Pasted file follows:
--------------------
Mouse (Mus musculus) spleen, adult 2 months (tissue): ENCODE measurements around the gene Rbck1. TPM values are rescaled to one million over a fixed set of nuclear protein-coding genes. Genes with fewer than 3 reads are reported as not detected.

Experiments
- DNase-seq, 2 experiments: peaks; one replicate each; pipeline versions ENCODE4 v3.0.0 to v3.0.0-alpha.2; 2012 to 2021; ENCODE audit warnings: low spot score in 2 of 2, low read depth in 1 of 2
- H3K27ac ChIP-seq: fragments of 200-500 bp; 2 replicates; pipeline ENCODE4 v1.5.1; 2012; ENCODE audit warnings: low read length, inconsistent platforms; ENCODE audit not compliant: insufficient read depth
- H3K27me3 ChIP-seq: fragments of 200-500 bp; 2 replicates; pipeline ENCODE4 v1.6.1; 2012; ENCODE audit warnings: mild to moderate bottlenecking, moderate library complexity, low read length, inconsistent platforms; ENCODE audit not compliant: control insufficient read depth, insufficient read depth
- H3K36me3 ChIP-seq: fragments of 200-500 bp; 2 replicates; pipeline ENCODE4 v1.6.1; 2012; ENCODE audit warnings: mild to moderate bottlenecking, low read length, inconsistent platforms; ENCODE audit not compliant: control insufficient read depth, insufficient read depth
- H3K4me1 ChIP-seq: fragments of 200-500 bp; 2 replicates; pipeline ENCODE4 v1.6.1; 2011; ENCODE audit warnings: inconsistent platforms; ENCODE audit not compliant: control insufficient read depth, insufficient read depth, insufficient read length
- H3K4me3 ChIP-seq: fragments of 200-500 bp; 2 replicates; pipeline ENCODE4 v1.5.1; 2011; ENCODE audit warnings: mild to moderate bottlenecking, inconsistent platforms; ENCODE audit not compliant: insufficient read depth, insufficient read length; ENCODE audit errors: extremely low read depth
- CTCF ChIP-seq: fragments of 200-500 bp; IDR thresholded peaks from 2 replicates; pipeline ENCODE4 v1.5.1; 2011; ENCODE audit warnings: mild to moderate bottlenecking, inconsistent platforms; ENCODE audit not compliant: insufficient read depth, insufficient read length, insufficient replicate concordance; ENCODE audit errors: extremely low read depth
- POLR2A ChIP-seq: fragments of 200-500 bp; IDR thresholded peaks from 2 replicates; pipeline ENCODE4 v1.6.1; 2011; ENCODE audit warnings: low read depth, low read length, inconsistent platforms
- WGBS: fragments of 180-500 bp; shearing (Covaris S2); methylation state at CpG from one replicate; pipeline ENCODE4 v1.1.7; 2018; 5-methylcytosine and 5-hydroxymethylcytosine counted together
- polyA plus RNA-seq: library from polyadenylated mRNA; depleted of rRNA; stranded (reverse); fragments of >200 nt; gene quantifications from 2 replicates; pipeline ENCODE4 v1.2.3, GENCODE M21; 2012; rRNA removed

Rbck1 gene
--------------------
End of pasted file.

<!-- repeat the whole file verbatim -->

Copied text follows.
Mouse (Mus musculus) spleen, adult 2 months (tissue): ENCODE measurements around the gene Rbck1. TPM values are rescaled to one million over a fixed set of nuclear protein-coding genes. Genes with fewer than 3 reads are reported as not detected.

Experiments
- DNase-seq, 2 experiments: peaks; one replicate each; pipeline versions ENCODE4 v3.0.0 to v3.0.0-alpha.2; 2012 to 2021; ENCODE audit warnings: low spot score in 2 of 2, low read depth in 1 of 2
- H3K27ac ChIP-seq: fragments of 200-500 bp; 2 replicates; pipeline ENCODE4 v1.5.1; 2012; ENCODE audit warnings: low read length, inconsistent platforms; ENCODE audit not compliant: insufficient read depth
- H3K27me3 ChIP-seq: fragments of 200-500 bp; 2 replicates; pipeline ENCODE4 v1.6.1; 2012; ENCODE audit warnings: mild to moderate bottlenecking, moderate library complexity, low read length, inconsistent platforms; ENCODE audit not compliant: control insufficient read depth, insufficient read depth
- H3K36me3 ChIP-seq: fragments of 200-500 bp; 2 replicates; pipeline ENCODE4 v1.6.1; 2012; ENCODE audit warnings: mild to moderate bottlenecking, low read length, inconsistent platforms; ENCODE audit not compliant: control insufficient read depth, insufficient read depth
- H3K4me1 ChIP-seq: fragments of 200-500 bp; 2 replicates; pipeline ENCODE4 v1.6.1; 2011; ENCODE audit warnings: inconsistent platforms; ENCODE audit not compliant: control insufficient read depth, insufficient read depth, insufficient read length
- H3K4me3 ChIP-seq: fragments of 200-500 bp; 2 replicates; pipeline ENCODE4 v1.5.1; 2011; ENCODE audit warnings: mild to moderate bottlenecking, inconsistent platforms; ENCODE audit not compliant: insufficient read depth, insufficient read length; ENCODE audit errors: extremely low read depth
- CTCF ChIP-seq: fragments of 200-500 bp; IDR thresholded peaks from 2 replicates; pipeline ENCODE4 v1.5.1; 2011; ENCODE audit warnings: mild to moderate bottlenecking, inconsistent platforms; ENCODE audit not compliant: insufficient read depth, insufficient read length, insufficient replicate concordance; ENCODE audit errors: extremely low read depth
- POLR2A ChIP-seq: fragments of 200-500 bp; IDR thresholded peaks from 2 replicates; pipeline ENCODE4 v1.6.1; 2011; ENCODE audit warnings: low read depth, low read length, inconsistent platforms
- WGBS: fragments of 180-500 bp; shearing (Covaris S2); methylation state at CpG from one replicate; pipeline ENCODE4 v1.1.7; 2018; 5-methylcytosine and 5-hydroxymethylcytosine counted together
- polyA plus RNA-seq: library from polyadenylated mRNA; depleted of rRNA; stranded (reverse); fragments of >200 nt; gene quantifications from 2 replicates; pipeline ENCODE4 v1.2.3, GENCODE M21; 2012; rRNA removed

Rbck1 gene